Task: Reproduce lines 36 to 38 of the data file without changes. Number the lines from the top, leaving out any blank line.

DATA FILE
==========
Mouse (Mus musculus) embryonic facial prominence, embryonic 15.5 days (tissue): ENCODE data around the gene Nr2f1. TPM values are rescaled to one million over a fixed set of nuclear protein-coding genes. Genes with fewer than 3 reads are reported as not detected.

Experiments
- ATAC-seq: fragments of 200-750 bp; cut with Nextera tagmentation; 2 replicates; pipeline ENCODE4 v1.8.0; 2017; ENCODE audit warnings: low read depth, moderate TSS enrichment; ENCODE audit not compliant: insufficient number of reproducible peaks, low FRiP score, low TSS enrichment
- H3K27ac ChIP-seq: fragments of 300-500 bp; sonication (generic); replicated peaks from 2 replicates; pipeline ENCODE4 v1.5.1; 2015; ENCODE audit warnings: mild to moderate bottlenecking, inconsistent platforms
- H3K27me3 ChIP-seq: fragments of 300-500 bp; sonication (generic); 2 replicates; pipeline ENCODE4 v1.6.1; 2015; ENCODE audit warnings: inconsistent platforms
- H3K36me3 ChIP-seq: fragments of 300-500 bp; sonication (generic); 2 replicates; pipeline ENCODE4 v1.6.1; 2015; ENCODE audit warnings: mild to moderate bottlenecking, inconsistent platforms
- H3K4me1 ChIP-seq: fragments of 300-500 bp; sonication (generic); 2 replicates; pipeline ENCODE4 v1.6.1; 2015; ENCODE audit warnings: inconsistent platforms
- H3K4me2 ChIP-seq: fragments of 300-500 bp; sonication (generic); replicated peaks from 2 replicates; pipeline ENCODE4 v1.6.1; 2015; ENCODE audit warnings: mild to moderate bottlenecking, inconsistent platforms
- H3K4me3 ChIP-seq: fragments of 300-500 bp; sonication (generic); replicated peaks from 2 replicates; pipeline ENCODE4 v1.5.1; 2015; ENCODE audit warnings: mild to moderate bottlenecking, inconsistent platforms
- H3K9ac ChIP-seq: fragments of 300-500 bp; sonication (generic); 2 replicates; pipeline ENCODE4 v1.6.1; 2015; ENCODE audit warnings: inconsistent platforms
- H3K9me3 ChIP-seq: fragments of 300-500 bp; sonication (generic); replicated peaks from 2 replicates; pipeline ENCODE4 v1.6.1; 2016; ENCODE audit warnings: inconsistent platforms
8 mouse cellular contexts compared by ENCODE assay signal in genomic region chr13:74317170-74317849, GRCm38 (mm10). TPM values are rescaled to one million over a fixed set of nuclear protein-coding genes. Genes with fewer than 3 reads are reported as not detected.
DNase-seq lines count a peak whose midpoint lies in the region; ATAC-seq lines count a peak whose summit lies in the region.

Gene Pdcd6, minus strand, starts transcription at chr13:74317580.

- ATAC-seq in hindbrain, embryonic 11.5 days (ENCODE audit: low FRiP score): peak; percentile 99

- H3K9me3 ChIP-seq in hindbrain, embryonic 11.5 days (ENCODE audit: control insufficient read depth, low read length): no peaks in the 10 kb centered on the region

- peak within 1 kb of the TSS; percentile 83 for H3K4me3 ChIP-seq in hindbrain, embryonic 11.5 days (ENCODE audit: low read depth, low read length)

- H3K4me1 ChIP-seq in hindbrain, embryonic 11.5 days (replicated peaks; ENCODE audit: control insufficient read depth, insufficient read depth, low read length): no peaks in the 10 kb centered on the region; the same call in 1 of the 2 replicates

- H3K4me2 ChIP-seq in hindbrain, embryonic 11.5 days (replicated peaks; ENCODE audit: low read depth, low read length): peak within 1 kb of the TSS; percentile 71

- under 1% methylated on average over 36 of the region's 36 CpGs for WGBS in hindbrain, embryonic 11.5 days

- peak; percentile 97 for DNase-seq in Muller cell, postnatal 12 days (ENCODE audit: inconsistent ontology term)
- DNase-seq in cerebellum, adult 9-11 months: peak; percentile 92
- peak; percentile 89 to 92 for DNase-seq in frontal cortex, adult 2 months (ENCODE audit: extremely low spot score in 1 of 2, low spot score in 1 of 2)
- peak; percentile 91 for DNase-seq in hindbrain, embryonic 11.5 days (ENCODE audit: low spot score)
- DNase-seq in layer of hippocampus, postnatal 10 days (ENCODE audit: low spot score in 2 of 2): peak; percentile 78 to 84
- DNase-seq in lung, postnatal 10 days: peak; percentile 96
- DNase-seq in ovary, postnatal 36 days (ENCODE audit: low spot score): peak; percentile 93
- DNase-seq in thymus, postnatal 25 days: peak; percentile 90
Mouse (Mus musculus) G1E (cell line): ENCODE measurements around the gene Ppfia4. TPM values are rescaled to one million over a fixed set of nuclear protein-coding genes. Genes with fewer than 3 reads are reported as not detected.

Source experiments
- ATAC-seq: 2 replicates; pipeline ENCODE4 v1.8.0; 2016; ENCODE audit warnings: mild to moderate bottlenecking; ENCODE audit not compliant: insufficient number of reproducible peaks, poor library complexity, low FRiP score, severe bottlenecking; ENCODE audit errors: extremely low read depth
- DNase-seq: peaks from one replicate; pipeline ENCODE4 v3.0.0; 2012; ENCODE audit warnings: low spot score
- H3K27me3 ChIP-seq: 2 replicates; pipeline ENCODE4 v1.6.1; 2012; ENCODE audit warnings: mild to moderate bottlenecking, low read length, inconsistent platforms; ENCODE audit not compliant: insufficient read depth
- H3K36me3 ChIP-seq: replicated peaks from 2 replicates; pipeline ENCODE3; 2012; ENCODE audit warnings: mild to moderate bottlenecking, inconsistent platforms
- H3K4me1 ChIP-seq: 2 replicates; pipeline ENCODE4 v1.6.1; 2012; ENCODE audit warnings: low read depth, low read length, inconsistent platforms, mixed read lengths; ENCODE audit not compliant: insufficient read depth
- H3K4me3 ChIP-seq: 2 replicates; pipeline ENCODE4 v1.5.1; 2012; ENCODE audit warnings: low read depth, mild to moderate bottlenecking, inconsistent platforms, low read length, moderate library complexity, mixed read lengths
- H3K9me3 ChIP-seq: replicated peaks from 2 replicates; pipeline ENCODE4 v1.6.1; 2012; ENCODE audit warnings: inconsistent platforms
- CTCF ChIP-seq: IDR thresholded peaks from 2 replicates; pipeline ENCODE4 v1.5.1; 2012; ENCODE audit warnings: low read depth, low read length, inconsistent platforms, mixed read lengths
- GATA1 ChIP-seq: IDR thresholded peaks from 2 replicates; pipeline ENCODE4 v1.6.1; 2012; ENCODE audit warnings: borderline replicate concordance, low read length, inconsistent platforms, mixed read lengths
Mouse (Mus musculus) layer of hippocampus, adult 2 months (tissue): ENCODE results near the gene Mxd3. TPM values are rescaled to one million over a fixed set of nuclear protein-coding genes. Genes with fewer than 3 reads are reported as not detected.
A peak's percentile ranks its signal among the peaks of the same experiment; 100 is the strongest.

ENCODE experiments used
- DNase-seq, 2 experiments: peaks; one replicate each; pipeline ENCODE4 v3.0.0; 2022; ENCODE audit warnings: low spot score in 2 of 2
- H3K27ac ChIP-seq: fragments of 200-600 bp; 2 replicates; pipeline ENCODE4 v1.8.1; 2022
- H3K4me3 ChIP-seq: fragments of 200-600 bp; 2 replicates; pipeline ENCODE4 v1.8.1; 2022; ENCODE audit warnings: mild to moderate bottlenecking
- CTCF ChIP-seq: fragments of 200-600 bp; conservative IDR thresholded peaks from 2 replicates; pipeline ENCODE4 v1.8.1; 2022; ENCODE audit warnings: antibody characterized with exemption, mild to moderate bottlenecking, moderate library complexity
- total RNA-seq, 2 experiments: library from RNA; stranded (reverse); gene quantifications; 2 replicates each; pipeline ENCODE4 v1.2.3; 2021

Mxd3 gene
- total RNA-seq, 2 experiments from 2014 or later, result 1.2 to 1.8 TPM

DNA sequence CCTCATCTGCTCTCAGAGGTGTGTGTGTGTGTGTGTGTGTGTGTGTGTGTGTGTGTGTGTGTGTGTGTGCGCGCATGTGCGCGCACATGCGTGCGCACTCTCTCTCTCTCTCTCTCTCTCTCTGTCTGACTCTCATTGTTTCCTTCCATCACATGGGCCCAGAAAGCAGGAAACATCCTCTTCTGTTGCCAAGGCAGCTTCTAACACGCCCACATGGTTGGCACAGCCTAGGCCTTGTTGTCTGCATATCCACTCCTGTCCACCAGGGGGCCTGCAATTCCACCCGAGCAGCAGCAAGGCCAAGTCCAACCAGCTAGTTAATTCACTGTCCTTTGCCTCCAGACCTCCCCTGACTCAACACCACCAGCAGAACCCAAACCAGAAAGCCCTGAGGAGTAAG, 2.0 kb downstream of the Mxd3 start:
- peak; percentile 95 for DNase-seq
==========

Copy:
- H3K4me3 ChIP-seq: 2 replicates; pipeline ENCODE4 v1.5.1; 2012; ENCODE audit warnings: low read depth, mild to moderate bottlenecking, inconsistent platforms, low read length, moderate library complexity, mixed read lengths
- H3K9me3 ChIP-seq: replicated peaks from 2 replicates; pipeline ENCODE4 v1.6.1; 2012; ENCODE audit warnings: inconsistent platforms
- CTCF ChIP-seq: IDR thresholded peaks from 2 replicates; pipeline ENCODE4 v1.5.1; 2012; ENCODE audit warnings: low read depth, low read length, inconsistent platforms, mixed read lengths